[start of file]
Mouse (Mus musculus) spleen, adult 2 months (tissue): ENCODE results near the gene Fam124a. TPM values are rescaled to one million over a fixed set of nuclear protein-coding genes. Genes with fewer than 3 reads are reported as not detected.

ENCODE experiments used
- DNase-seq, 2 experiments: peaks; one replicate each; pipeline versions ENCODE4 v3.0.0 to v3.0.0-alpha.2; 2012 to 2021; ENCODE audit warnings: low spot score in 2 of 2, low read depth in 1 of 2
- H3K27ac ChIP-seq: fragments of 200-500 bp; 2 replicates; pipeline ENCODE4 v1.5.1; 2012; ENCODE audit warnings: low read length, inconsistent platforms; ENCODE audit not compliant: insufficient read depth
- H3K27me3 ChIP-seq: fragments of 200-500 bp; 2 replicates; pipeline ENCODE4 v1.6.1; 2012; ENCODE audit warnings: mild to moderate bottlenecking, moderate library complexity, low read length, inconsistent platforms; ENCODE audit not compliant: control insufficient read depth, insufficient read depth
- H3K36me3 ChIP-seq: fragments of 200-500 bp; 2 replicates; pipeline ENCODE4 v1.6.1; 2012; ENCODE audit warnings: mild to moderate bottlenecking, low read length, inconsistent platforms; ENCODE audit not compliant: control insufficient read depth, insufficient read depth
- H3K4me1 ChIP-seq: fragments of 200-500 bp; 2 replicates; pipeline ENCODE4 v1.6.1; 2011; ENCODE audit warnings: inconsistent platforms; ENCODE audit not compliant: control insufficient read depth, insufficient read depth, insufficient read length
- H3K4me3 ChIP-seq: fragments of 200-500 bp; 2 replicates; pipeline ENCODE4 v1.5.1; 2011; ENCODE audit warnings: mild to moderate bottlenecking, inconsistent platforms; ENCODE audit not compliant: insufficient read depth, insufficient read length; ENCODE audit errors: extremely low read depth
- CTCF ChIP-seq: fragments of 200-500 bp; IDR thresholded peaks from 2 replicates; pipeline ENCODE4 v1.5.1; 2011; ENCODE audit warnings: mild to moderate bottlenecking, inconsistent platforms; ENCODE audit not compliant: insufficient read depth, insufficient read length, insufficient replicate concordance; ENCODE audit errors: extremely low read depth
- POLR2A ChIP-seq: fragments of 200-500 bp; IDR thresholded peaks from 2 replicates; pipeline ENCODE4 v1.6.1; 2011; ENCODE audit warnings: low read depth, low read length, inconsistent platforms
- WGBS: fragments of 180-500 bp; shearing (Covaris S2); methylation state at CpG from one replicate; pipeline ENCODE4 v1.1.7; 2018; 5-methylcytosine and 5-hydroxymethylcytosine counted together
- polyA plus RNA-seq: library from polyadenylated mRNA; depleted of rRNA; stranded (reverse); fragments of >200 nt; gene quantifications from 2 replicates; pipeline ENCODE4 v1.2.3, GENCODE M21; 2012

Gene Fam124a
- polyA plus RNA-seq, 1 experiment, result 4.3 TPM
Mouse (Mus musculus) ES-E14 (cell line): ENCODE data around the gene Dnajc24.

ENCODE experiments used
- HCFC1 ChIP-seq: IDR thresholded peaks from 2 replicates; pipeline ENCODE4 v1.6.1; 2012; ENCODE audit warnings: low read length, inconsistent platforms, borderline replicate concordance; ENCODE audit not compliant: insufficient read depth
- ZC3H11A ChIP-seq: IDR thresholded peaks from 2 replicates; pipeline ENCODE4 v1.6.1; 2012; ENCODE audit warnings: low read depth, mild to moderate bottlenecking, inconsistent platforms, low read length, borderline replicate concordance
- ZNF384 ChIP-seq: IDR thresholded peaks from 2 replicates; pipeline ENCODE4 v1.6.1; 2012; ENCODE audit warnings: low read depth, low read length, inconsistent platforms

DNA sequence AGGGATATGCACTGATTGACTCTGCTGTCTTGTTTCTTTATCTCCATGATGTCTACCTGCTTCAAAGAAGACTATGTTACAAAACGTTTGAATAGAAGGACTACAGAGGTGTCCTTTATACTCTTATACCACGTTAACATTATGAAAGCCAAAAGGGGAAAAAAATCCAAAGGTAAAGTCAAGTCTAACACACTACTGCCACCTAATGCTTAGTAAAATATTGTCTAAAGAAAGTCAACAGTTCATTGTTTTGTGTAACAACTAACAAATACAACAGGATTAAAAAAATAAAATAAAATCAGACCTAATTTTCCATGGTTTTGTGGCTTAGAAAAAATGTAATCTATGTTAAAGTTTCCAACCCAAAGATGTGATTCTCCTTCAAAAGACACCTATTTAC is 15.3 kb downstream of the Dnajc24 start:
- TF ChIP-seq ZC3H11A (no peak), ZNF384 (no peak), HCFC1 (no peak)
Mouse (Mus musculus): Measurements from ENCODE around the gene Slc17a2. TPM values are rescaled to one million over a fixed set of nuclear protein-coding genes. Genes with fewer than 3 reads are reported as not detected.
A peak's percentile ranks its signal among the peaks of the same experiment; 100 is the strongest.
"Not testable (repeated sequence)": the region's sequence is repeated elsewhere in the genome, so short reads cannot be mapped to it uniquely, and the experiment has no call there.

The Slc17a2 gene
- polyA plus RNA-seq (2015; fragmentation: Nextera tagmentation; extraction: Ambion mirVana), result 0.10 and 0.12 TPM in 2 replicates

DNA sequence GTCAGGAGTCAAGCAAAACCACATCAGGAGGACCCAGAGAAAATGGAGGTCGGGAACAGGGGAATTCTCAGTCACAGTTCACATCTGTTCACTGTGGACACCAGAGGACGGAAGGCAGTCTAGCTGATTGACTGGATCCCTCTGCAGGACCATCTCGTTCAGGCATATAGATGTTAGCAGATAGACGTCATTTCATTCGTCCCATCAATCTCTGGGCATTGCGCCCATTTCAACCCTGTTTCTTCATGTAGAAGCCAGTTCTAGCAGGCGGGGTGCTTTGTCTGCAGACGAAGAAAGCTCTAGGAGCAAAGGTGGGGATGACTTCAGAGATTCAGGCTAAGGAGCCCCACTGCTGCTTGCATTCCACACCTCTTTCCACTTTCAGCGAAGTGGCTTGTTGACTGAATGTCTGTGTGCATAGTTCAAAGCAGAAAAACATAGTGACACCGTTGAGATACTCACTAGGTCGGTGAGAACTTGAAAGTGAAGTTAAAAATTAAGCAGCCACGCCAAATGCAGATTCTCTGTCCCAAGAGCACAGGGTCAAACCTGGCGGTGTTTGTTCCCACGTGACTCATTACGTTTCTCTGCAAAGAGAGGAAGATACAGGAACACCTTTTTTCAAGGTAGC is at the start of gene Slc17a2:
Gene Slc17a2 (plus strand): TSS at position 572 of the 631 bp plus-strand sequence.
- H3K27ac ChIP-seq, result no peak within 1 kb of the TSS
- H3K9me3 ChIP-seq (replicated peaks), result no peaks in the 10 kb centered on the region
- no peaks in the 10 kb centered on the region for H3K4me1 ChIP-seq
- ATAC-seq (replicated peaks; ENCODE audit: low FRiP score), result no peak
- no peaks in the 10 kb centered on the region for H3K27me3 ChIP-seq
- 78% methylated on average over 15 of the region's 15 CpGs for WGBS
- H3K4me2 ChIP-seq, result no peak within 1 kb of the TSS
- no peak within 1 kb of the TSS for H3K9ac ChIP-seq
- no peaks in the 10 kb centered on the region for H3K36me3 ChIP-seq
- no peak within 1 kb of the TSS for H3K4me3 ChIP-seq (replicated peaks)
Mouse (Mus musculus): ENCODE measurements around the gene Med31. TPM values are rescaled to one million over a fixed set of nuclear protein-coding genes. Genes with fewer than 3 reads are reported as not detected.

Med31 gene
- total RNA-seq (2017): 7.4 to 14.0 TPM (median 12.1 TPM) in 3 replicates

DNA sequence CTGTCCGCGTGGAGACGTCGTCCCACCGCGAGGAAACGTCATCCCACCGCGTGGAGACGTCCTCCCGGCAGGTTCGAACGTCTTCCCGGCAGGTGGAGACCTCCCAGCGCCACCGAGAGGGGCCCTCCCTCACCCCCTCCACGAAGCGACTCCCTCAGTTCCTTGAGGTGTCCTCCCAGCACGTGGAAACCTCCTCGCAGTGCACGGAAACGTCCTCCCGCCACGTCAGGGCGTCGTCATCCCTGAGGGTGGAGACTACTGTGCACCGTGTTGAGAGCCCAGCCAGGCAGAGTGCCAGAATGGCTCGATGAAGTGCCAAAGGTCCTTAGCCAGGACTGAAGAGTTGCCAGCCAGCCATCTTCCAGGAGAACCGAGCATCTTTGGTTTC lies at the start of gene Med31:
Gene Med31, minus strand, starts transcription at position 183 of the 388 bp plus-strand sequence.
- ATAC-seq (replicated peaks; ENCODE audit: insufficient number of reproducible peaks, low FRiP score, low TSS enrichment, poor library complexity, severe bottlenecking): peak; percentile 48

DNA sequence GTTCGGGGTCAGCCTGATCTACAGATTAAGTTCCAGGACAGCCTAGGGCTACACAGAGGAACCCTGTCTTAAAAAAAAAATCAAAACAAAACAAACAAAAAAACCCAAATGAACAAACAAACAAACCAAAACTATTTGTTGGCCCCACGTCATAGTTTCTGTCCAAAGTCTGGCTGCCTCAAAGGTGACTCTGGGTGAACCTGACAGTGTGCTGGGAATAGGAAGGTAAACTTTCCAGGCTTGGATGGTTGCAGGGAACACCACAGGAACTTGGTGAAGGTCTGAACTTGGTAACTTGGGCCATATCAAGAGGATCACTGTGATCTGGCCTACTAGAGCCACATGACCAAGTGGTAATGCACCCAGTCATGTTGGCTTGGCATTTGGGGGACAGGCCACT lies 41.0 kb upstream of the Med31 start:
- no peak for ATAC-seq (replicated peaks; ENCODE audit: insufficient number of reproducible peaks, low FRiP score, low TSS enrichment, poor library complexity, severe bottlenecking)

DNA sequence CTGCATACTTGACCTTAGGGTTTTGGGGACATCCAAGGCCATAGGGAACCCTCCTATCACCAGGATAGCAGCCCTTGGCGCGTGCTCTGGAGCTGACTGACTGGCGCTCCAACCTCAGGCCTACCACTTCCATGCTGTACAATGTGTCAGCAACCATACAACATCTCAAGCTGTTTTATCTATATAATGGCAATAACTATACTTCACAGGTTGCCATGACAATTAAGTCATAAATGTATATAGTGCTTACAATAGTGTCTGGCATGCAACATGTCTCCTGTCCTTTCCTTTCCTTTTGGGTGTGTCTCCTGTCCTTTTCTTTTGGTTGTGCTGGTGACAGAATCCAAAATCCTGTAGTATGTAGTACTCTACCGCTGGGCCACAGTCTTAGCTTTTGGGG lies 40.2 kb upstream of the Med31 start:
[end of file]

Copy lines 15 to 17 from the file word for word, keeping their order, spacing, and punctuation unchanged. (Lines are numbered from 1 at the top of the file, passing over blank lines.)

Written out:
Mouse (Mus musculus) ES-E14 (cell line): ENCODE data around the gene Dnajc24.

ENCODE experiments used
- HCFC1 ChIP-seq: IDR thresholded peaks from 2 replicates; pipeline ENCODE4 v1.6.1; 2012; ENCODE audit warnings: low read length, inconsistent platforms, borderline replicate concordance; ENCODE audit not compliant: insufficient read depth